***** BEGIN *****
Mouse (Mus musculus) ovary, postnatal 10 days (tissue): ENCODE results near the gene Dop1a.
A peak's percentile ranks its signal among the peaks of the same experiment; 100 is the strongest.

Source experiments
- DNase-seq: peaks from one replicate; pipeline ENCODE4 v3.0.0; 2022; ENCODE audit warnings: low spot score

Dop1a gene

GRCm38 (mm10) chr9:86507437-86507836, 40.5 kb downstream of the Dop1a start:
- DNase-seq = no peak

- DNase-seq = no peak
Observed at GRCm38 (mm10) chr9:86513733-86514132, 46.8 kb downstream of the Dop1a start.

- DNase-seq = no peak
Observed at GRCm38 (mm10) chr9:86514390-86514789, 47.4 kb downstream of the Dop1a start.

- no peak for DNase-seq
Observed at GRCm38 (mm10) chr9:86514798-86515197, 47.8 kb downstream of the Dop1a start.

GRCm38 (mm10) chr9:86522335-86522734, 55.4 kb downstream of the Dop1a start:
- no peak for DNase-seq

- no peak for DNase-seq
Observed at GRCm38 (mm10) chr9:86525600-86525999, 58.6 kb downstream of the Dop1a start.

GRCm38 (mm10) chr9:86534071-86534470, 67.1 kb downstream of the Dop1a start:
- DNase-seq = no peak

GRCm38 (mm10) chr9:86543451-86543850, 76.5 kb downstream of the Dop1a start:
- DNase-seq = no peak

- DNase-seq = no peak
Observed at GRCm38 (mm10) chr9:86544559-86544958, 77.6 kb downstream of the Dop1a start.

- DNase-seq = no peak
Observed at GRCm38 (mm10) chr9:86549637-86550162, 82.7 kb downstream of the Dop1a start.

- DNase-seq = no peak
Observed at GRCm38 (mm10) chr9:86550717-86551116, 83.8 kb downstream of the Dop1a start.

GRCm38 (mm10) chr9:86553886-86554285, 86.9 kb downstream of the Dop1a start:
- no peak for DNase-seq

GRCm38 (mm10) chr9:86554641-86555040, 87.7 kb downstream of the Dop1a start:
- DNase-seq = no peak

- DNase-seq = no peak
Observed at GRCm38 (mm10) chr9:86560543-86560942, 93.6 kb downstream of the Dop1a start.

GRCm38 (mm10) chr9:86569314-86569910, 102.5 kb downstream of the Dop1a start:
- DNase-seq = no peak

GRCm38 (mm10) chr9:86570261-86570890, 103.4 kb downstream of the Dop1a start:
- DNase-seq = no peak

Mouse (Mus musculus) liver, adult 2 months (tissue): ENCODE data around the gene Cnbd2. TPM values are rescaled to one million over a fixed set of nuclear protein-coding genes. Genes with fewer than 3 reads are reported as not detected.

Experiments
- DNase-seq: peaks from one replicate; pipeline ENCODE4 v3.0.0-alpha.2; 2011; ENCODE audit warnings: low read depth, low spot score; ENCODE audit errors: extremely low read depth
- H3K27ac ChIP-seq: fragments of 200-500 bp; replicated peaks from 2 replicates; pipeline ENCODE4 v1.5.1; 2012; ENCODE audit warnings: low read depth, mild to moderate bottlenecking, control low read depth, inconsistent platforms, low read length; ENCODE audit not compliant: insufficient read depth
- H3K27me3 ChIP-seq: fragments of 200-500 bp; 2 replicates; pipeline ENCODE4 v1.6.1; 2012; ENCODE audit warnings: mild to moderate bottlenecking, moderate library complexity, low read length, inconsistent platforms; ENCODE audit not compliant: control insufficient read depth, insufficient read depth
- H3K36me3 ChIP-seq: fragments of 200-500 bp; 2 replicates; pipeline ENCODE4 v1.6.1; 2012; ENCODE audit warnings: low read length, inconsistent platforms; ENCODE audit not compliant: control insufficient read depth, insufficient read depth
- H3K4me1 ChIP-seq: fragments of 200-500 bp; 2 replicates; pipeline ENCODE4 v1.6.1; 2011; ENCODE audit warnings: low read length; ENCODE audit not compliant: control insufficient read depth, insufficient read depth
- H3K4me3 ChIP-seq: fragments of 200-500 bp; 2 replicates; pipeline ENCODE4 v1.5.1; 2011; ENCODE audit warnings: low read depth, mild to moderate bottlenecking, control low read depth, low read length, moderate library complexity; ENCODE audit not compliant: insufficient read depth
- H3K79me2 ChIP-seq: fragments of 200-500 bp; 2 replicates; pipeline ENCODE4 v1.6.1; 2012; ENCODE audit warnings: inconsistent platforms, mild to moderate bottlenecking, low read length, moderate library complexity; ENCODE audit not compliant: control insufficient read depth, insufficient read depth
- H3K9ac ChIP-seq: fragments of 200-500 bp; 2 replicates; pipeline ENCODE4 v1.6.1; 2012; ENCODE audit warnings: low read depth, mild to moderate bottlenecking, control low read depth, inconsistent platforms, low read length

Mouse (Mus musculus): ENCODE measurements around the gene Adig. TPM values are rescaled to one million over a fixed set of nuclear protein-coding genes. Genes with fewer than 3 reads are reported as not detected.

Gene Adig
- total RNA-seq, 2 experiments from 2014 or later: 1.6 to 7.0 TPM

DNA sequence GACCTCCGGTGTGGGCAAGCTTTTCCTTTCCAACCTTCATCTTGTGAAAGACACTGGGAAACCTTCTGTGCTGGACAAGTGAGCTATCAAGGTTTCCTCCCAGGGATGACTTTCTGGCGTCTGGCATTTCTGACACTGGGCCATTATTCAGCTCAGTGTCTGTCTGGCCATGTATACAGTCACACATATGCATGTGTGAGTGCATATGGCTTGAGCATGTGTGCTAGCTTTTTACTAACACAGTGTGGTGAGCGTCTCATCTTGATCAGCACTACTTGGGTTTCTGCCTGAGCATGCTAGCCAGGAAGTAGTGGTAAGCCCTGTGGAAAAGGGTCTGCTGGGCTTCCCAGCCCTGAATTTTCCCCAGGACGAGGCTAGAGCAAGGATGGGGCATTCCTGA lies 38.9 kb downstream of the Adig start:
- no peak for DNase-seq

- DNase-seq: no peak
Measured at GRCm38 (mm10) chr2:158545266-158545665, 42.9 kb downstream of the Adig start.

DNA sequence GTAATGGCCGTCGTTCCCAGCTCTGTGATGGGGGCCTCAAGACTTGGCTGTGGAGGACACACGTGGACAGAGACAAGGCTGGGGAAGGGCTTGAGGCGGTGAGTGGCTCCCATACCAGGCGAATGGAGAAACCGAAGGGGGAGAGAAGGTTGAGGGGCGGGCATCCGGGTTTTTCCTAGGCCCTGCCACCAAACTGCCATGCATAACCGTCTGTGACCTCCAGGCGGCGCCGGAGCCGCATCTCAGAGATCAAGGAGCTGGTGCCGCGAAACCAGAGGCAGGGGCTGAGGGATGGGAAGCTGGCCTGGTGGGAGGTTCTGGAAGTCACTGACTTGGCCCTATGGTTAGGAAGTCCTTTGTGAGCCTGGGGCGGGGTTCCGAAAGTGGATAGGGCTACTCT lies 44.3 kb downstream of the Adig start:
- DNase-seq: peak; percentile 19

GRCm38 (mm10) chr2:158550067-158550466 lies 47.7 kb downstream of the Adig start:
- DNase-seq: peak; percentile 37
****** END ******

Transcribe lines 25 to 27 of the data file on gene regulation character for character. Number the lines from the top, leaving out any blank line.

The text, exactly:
Observed at GRCm38 (mm10) chr9:86549637-86550162, 82.7 kb downstream of the Dop1a start.

- DNase-seq = no peak
Observed at GRCm38 (mm10) chr9:86550717-86551116, 83.8 kb downstream of the Dop1a start.